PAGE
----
Mate (Per), who is a guide was round last night with the family for dinner and we were talking about ski tour options for today as weather was looking promising, so he suggested a route that he saw when he drove over from La Grave and thought it was looking good for snow, departing just by one of the tunnels down from Lautaret.
I got going by 07:45 and by 08:15 as I parked up there were already loads of cars (locals are all on holiday here), at the Rif Blanc tunnel and I could see a fair number of people going up.
I did take my ski crampons out of the garage and put them in the van, but made a wrong decision of not taking them as it turned out the snow was very icy. That meant I had to take a steeper line than most, which meant I was passing quite a few groups going up all who had crampons, so lesson learnt for this time of year!
Loads of avalanches from last week everywhere, some on slopes less than 20% !
Descent was superb in classic sugar spring snow, great finding the right aspect to ensure best possible spring snow, then traversing out if it started to get too soft to find another line.
Going up I passed this couple who lived in Nevache and he had an enthusiastic Collie on a lead, later I heard this shout to turn round to see that the Collie had obviously pulled him over!
On the descent the Collie went ballistic, you can see it in the video and hear the sound of his paws on the sugar spring snow!
I had just about made it to the bottom when I heard these shouts, turned out it was my mate Per and his wife Josefine going up, he shouted at me to put my skins on and join them, but I had sort of bolloxed myself on the ascent, had a blister and I'd left Pooch (my dog) in the van that would be rapidly turning into an oven if I went back up!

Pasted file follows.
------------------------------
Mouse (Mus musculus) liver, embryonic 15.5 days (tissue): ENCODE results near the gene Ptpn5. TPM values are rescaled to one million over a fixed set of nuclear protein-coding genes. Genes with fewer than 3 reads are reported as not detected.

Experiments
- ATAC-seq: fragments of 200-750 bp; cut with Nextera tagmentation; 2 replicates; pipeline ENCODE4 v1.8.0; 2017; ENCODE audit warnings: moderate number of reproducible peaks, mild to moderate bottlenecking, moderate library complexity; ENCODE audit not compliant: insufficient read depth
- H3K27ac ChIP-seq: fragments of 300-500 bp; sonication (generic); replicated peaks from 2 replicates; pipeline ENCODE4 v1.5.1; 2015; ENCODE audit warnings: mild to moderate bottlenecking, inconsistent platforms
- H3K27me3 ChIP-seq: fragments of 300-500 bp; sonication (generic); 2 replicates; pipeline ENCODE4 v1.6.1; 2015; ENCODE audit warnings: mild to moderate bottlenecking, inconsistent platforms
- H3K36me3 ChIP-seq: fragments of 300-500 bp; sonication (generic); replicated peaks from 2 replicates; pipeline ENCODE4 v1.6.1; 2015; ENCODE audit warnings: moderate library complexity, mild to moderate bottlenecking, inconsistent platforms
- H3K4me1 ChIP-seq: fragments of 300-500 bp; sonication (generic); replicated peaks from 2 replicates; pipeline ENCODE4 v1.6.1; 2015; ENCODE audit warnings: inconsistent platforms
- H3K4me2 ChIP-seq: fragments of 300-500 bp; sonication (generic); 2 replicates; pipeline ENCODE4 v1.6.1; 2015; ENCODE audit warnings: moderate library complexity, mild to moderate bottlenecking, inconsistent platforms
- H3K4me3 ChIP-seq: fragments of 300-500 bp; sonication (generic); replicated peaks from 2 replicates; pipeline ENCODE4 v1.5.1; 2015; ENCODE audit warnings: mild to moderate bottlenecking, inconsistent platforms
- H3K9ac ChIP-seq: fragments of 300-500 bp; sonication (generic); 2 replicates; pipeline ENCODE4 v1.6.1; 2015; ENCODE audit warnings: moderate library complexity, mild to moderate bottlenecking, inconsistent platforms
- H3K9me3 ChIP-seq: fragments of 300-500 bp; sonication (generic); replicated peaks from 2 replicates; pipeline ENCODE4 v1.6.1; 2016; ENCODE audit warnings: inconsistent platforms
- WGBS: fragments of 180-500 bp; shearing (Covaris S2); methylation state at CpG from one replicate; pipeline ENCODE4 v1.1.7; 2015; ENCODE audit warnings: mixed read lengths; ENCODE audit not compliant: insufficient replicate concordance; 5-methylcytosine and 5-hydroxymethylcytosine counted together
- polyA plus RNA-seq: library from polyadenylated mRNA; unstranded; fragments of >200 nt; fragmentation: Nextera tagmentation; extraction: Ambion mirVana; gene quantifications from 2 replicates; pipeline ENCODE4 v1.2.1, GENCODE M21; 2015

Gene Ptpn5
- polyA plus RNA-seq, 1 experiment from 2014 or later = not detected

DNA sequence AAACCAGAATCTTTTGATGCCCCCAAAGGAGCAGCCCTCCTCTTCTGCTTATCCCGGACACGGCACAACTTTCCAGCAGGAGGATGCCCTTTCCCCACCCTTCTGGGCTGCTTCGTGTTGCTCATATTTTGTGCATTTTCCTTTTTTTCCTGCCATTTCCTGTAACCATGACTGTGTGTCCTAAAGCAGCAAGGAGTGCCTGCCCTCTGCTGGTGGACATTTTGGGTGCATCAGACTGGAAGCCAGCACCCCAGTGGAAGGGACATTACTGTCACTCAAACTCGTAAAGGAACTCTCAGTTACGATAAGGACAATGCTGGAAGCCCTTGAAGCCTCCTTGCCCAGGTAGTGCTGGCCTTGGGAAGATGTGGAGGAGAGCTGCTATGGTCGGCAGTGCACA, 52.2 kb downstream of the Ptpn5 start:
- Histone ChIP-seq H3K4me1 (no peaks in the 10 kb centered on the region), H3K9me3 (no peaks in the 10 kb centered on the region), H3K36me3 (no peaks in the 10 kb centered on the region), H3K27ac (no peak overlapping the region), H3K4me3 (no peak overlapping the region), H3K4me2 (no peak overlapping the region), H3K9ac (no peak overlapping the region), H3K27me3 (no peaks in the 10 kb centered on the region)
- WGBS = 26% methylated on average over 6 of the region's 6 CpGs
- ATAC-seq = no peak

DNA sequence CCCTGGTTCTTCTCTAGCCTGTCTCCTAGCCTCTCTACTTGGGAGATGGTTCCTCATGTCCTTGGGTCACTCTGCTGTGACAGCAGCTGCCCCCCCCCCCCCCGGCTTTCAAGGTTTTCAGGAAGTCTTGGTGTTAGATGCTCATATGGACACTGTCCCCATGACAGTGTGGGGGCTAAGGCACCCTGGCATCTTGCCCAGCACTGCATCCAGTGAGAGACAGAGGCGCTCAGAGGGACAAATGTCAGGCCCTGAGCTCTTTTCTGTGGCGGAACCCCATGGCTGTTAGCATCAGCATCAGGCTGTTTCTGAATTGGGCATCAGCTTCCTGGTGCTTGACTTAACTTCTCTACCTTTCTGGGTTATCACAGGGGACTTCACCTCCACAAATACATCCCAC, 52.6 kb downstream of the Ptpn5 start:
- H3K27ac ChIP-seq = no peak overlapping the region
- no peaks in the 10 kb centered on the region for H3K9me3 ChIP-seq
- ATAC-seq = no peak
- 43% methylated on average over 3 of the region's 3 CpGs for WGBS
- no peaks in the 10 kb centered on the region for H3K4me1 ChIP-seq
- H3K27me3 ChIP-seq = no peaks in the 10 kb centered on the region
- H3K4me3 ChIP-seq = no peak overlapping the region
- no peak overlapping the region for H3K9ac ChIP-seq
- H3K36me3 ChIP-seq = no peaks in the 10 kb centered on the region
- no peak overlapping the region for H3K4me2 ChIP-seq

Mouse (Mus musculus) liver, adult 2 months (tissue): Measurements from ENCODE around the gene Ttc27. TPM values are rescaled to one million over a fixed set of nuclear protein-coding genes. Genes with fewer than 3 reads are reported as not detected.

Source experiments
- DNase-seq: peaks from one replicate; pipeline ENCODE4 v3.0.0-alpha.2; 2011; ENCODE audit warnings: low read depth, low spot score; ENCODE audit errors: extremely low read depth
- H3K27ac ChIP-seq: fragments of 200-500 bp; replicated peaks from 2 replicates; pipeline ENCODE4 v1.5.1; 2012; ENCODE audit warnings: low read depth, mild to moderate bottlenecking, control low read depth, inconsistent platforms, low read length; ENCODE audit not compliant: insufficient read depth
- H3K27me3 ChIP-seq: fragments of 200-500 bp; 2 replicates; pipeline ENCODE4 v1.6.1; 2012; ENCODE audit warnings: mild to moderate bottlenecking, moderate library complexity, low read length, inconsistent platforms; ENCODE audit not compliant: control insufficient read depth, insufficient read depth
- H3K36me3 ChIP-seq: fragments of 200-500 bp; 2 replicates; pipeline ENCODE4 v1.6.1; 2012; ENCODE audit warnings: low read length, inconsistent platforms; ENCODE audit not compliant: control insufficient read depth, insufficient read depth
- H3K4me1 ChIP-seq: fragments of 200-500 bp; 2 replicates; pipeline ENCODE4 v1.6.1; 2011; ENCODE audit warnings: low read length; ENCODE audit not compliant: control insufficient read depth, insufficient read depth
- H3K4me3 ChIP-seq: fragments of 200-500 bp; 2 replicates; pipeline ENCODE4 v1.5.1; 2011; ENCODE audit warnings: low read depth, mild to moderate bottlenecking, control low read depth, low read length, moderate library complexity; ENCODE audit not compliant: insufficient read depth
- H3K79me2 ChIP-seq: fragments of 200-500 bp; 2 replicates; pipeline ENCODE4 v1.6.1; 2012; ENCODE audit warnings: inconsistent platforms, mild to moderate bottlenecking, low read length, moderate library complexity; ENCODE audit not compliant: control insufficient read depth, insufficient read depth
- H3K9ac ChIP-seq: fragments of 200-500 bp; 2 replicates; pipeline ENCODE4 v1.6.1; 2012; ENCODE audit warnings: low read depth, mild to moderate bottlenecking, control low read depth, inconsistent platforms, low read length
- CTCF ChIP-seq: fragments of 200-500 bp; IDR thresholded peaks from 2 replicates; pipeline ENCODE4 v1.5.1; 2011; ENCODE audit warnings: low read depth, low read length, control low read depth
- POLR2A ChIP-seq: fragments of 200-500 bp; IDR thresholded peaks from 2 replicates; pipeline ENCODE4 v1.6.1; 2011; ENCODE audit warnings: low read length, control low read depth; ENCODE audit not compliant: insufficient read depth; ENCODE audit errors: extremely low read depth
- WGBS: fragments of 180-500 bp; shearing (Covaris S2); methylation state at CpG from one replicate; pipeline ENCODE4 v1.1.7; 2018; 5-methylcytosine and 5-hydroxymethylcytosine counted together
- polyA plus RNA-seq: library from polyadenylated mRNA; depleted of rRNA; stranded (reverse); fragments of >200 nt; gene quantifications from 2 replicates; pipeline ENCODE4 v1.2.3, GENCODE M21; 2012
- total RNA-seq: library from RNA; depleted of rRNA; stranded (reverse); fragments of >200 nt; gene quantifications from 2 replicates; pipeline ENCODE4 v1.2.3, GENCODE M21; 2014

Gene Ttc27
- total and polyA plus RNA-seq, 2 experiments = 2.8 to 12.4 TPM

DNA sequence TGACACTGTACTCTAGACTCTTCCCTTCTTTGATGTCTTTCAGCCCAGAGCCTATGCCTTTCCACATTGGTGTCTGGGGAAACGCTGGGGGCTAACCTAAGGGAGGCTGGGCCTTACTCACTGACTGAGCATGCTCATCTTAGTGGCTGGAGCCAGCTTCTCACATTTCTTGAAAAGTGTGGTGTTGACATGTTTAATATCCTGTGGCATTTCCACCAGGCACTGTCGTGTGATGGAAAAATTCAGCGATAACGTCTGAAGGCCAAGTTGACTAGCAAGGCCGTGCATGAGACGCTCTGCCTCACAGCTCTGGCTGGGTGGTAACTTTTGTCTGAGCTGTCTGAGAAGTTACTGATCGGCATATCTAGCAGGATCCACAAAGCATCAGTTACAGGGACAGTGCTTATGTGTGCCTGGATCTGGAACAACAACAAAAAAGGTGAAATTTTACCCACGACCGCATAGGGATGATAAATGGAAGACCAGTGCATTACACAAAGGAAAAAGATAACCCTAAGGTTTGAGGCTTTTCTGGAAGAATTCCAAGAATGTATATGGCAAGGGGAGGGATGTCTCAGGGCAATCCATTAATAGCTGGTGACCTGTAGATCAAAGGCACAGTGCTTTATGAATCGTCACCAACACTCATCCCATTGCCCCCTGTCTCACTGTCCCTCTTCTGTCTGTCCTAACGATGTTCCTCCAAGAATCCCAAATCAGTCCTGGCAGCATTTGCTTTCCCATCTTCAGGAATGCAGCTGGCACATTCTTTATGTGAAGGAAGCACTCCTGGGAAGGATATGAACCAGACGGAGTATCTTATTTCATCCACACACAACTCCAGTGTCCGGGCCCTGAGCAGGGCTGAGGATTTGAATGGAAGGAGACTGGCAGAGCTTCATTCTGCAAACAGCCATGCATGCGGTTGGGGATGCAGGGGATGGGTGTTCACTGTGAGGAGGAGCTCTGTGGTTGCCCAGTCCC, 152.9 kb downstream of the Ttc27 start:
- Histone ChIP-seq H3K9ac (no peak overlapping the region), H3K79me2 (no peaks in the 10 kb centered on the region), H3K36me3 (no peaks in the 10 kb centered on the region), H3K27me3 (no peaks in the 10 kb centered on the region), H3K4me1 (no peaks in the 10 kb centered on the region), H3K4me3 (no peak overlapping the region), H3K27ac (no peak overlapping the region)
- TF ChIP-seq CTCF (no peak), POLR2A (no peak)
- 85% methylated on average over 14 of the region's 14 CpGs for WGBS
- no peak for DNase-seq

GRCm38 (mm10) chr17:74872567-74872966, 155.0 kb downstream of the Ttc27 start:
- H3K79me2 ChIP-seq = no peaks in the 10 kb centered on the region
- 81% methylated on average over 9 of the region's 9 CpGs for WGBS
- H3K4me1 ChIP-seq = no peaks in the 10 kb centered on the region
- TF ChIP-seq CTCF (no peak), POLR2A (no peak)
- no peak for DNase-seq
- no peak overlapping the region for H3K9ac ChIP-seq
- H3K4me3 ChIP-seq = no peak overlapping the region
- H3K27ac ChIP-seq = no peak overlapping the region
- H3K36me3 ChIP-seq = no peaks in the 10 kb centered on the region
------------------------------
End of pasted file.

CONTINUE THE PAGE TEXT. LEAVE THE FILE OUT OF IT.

He rang later saying how good the descent was, and as they were a lot later, they took a different line down to what I did, taking the more W'ly facing slopes (which is affected by the sun later) having traversed under the Pointe, whilst I pretty well followed the blue dashed line which is the main randonee route up.
Forecast is now for rain in the resort here in Serre and snow at altitude, but probably rain all the way up here. So plan is to ski with Josefine in La Grave on Monday as she finishes in the guide bureau at 10:30.
Mind you when in the Mountains how to make God laugh, make a plan!
Rain and rain, and raining up top...
Friday 26th April
Not looking too good, think I'm going to have to finally get painting :(
This is how the table is getting on!
In the end did another ride in the afternoon, after some painting!
Putting off the painting!
Saturday 27th April